That's the intriguing question raised by a seemingly routine announcement last week that the watchdog agency is seeking public comments on "how consumers and financial services companies are affected by arbitration and arbitration clauses."
"Arbitration clauses are found in many contracts for consumer financial products," the bureau's director, Richard Cordray, said in a statement. "We want to learn how arbitration clauses affect consumers, and how effective arbitration is in resolving consumers' issues."
He added: "This inquiry will help the bureau assess whether rules are needed to protect consumers."
At first glance, it would appear that the Consumer Financial Protection Bureau could do little regarding arbitration clauses, which forbid people from suing businesses or joining class-action lawsuits.
The Supreme Court ruled in a 5-4 decision last year that businesses — phone companies, credit card issuers, cable operators — can include arbitration clauses in their service contracts. The ruling specifically involved AT&T but applies to all companies in all industries.
Generally speaking, businesses prefer arbitration because settlements are limited and because professional arbitrators, whose fees are typically paid by the company in a dispute, tend to favor businesses. It's a classic example of not biting the hand that feeds.
A 2007 report by Public Citizen found that, over a four-year period, arbitrators sided with credit card companies 94% of the time in disputes with California consumers.
Consumer advocates have long argued that it's unfair to deny people the right to sue or to band together in class actions, which are often the only effective way of addressing relatively small claims.
So if the Consumer Financial Protection Bureau comes to the same conclusion, does it have the power to do anything about it?
The answer, it seems, is yes.
Section 1028 of the Dodd-Frank Act, the financial-reform bill signed into law by President Obama in 2010, gives the bureau explicit authority to study use of arbitration clauses related to financial products and services.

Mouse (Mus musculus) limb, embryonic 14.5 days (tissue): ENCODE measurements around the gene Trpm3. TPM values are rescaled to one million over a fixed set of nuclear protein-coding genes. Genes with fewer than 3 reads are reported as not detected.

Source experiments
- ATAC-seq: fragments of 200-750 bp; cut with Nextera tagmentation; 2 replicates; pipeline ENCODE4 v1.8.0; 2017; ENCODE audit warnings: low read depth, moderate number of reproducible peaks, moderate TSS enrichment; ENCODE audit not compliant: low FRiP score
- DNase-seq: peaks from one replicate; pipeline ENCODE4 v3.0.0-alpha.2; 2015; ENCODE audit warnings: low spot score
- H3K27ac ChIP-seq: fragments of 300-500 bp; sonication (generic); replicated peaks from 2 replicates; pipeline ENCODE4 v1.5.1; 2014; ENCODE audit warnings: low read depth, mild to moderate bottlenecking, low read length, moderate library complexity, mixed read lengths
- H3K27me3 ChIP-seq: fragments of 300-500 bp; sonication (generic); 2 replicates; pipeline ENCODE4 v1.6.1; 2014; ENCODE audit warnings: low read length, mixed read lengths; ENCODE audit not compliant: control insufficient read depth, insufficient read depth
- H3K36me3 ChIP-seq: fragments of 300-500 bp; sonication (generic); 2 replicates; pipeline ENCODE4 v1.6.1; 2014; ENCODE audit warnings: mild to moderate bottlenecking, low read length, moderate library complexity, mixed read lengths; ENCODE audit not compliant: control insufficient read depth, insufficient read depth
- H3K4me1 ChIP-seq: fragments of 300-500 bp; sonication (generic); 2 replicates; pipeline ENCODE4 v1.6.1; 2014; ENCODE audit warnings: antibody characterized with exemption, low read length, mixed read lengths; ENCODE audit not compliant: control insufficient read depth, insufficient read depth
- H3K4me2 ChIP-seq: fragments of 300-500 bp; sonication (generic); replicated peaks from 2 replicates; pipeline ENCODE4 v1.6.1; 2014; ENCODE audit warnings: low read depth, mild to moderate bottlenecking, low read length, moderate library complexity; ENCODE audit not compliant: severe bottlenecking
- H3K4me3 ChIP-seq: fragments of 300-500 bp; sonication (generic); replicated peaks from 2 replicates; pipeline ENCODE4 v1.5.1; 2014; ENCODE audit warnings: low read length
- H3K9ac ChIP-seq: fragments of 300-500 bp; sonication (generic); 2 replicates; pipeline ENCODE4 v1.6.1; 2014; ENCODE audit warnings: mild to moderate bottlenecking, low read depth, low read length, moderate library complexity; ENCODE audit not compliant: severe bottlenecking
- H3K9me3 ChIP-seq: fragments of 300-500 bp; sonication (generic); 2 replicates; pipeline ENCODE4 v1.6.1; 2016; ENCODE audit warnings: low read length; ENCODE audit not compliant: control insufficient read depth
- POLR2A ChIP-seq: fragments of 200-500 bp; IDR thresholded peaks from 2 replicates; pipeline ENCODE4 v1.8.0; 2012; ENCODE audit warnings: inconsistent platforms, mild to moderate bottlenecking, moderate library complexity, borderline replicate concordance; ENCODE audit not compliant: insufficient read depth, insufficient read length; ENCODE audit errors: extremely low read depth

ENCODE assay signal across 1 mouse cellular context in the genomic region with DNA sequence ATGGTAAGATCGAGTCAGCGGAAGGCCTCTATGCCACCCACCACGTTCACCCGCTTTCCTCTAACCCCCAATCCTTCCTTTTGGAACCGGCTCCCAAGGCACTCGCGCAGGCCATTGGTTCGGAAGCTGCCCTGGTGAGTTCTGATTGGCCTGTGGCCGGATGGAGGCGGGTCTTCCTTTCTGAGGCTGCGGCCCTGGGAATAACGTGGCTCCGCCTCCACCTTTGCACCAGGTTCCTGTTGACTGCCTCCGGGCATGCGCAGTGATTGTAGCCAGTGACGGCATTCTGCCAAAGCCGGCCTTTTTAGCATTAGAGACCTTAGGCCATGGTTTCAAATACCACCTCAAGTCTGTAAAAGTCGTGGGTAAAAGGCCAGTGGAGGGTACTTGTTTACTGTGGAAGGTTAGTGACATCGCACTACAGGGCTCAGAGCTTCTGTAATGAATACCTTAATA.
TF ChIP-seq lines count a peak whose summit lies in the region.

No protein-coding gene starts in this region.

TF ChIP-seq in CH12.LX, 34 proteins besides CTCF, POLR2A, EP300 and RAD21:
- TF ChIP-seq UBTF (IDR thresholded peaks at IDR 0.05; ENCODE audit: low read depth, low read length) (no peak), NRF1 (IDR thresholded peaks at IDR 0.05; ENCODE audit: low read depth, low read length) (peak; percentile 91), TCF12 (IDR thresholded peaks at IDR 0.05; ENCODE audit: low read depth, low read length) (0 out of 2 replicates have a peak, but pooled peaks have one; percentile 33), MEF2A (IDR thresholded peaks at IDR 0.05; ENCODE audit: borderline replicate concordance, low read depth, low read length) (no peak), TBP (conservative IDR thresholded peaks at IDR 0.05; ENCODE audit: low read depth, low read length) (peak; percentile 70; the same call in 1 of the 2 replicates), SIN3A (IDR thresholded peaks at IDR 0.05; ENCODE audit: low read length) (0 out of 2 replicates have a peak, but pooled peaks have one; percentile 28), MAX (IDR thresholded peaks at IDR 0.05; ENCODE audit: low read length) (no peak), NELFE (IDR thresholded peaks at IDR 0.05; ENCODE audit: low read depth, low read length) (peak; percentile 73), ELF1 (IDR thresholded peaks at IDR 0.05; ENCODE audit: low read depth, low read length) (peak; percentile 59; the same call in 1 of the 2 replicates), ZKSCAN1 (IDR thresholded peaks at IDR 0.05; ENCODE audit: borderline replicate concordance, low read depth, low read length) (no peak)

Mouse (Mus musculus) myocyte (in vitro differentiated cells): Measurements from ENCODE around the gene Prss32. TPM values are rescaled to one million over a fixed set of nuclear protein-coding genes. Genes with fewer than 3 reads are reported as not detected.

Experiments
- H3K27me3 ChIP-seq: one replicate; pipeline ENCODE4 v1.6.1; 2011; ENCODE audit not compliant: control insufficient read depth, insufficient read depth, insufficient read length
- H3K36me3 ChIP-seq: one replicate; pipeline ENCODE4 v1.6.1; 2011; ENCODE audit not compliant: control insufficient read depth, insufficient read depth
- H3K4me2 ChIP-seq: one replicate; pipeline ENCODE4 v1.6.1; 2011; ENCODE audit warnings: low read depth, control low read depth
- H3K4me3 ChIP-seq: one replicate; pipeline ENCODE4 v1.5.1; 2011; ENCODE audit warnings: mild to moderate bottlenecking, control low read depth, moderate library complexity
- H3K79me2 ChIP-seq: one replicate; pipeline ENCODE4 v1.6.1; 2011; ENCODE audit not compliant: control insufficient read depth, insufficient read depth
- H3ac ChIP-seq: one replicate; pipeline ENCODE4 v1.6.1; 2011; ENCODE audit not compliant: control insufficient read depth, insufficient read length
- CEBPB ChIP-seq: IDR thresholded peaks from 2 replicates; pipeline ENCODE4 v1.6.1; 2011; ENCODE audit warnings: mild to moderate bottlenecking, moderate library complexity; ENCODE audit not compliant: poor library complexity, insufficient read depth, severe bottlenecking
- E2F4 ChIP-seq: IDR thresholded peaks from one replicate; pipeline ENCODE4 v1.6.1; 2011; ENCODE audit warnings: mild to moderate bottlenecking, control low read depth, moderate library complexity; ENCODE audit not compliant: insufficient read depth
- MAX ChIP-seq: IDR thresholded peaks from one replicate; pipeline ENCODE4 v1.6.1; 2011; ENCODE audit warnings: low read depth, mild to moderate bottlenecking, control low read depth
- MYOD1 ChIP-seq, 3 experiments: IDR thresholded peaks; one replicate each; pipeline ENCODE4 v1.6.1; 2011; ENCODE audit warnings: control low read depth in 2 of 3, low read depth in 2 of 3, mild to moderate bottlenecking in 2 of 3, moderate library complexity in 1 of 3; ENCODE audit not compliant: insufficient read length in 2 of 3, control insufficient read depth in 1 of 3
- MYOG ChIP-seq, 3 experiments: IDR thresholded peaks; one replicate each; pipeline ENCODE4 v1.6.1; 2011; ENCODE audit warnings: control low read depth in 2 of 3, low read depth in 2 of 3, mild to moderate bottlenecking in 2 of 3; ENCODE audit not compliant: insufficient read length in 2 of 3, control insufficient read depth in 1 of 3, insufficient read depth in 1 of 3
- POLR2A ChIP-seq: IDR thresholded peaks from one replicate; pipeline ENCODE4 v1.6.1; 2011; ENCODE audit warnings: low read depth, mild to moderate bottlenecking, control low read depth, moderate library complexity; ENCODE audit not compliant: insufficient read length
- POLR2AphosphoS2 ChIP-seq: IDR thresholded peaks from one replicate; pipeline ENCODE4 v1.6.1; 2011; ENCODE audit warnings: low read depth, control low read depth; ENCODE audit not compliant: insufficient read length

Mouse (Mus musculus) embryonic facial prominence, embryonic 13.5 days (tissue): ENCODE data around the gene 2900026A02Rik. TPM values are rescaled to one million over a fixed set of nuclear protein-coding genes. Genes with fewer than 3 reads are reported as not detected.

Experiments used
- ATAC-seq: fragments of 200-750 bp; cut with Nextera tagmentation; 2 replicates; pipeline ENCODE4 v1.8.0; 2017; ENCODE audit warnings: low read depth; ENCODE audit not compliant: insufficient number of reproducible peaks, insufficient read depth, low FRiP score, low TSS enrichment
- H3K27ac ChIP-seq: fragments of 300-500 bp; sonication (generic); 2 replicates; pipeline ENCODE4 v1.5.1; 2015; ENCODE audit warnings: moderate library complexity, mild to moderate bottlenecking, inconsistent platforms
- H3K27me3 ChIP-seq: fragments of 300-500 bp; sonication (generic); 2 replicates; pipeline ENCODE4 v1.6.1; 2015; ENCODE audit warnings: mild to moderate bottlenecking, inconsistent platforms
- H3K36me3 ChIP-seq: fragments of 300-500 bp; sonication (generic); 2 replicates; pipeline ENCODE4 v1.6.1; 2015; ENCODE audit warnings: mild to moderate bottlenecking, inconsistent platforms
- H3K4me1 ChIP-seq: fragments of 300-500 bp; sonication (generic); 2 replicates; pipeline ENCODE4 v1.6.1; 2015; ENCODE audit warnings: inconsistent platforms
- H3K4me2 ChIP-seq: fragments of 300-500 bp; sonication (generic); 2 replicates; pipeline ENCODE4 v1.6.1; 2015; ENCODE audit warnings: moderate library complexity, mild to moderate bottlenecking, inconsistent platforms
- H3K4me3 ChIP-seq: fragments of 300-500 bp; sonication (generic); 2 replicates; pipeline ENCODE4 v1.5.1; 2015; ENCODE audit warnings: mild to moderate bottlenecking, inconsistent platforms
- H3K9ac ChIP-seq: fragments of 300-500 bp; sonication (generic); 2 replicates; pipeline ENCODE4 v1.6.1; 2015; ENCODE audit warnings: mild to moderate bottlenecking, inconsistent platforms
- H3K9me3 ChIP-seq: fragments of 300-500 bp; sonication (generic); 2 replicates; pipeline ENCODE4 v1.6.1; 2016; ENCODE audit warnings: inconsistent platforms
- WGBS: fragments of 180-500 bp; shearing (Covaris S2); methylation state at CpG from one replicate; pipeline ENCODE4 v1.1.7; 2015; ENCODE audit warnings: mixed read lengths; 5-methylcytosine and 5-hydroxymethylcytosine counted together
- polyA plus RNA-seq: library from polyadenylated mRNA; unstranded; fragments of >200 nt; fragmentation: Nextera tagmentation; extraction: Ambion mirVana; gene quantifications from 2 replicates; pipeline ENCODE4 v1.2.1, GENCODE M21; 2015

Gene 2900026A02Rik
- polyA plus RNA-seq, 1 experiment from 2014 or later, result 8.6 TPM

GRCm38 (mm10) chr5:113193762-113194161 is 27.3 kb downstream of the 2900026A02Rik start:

The bureau "may prohibit or impose conditions or limitations on the use" of arbitration clauses if it determines that restricting such provisions "is in the public interest and for the protection of consumers," the law says.
A spokeswoman for the bureau declined to comment.
But lawyers who follow arbitration matters say it looks like the language of Dodd-Frank does indeed empower the bureau to ban arbitration clauses for certain contracts, regardless of past Supreme Court rulings.
"It's a whole new ballgame, at least for consumer financial services," said Christine Hines, consumer and civil justice counsel for Public Citizen.
In other words, the bureau could forbid banks, credit card companies and issuers of prepaid gift cards from including arbitration clauses in their contracts. Phone and cable companies would still be able to block customers from filing lawsuits because they don't offer financial services.
"It would affect what the Supreme Court has said in the past, for sure," Hines said. "It would eliminate a huge segment of arbitration clauses from consumer contracts."
Jeffrey Keller, a San Francisco attorney who specializes in consumer-protection cases, said last year's high court ruling focused on the Federal Arbitration Act of 1925, which the justices said preempts state courts from striking down class-action bans.
The Consumer Financial Protection Bureau's authority over arbitration clauses comes from a more recent statute, he said, and that allows the agency to supersede the Supreme Court.
Deepak Gupta, an appellate lawyer in Washington who previously worked at the bureau, agreed with this assessment.
"At the end of the day, Congress gets to overrule the Supreme Court with a new statute," he said.
All this isn't to say that a ban on arbitration clauses for credit cards, checking accounts and mortgages is a done deal. Gupta said bureau officials are approaching the matter with an open mind.
But considering that various state and federal courts have found that arbitration clauses are unfair to consumers, it's not much of a stretch to think that once all the facts are in, bureau officials will recognize a need to act.
And that could represent a turning point for consumers who have long had to stomach take-it-or-leave-it contracts from financial firms.
No one's saying arbitration is a bad thing. It's an option that should certainly be on the table for dispute resolution.
But it shouldn't be the only option. And it shouldn't be solely up to businesses to make that call.
Nor the Supreme Court, for that matter.